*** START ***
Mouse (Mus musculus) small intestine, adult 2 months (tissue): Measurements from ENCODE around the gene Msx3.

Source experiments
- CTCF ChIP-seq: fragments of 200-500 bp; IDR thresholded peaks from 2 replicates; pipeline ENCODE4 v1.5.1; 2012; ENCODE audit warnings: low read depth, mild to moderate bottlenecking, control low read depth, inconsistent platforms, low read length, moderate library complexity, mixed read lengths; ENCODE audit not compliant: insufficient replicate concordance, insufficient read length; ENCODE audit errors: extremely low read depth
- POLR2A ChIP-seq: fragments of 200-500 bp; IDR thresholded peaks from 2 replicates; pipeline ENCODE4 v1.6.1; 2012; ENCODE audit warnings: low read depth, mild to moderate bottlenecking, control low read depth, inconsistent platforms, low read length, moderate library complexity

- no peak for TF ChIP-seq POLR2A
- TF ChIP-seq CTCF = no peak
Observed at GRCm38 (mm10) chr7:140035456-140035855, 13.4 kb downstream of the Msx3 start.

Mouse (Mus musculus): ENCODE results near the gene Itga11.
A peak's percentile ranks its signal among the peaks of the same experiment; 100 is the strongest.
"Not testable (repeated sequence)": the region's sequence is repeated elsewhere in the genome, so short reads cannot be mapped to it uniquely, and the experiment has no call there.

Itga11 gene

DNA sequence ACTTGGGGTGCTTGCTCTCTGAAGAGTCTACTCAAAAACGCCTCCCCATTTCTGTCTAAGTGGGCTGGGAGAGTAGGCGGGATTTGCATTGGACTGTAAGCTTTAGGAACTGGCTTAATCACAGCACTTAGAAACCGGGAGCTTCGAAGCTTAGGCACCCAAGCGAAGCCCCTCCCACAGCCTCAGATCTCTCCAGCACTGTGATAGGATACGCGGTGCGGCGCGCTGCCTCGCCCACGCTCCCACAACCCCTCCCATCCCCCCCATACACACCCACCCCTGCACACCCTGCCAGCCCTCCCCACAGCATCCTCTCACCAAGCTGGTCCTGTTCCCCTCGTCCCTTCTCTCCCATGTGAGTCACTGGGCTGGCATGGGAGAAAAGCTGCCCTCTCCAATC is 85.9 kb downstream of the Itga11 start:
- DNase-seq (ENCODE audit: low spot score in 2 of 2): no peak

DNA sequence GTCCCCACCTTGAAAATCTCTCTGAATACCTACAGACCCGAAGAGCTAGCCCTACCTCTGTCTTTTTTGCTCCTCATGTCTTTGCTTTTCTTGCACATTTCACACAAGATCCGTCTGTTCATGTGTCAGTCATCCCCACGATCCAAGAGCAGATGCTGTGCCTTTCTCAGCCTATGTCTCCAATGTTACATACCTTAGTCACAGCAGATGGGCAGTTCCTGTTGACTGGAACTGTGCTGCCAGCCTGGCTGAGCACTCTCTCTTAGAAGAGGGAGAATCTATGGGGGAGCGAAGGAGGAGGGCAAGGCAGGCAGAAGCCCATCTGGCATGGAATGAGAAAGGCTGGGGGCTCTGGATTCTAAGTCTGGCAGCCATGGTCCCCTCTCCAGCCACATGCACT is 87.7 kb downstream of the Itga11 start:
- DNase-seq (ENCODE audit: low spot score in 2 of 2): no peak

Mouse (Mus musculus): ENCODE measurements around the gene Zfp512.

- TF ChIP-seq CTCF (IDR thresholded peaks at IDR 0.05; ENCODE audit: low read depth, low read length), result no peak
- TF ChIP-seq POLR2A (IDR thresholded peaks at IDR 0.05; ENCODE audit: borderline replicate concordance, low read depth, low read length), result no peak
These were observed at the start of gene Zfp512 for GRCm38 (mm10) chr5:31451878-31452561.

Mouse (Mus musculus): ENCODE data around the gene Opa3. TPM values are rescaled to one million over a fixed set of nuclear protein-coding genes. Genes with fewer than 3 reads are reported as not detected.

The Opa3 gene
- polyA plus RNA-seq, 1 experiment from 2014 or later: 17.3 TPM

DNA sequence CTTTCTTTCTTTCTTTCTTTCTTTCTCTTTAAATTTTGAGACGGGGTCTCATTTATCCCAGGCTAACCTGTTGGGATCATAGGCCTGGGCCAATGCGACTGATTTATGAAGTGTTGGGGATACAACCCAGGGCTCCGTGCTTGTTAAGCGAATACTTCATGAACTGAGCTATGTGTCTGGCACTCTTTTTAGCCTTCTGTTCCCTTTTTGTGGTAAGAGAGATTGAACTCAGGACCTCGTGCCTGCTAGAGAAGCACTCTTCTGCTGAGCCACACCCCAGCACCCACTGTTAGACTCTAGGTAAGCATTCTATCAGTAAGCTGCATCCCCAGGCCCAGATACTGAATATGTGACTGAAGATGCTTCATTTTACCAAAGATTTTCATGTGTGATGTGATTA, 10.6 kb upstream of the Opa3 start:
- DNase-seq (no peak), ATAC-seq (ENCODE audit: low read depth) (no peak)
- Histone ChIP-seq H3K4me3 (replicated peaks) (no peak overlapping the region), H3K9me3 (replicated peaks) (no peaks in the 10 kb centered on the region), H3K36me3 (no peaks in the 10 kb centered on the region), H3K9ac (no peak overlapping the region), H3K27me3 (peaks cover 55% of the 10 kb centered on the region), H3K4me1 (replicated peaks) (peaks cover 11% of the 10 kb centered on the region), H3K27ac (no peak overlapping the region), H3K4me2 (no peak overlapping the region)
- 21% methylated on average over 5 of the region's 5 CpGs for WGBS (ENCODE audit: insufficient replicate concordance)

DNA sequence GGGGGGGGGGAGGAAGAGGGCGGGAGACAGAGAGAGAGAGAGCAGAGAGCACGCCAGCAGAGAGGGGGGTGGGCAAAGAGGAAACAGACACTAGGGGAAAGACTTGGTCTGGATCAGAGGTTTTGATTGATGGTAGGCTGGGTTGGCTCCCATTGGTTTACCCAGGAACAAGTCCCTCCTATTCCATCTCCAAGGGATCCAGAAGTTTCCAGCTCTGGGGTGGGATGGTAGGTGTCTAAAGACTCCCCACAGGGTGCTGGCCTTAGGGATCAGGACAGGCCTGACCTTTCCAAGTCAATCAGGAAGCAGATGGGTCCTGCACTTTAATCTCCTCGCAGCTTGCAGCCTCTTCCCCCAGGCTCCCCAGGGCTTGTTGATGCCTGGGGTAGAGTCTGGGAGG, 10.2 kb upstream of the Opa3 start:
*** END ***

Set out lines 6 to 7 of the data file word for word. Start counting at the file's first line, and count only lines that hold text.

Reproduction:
- TF ChIP-seq CTCF = no peak
Observed at GRCm38 (mm10) chr7:140035456-140035855, 13.4 kb downstream of the Msx3 start.